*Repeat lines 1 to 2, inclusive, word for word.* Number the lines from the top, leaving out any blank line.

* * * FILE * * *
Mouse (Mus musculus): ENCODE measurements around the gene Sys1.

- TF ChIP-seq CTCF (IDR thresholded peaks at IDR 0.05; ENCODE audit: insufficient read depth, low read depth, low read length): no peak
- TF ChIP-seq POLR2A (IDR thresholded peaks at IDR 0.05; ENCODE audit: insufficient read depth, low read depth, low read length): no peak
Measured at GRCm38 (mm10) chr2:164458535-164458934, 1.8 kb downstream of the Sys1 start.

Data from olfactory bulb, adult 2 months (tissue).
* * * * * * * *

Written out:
Mouse (Mus musculus): ENCODE measurements around the gene Sys1.

- TF ChIP-seq CTCF (IDR thresholded peaks at IDR 0.05; ENCODE audit: insufficient read depth, low read depth, low read length): no peak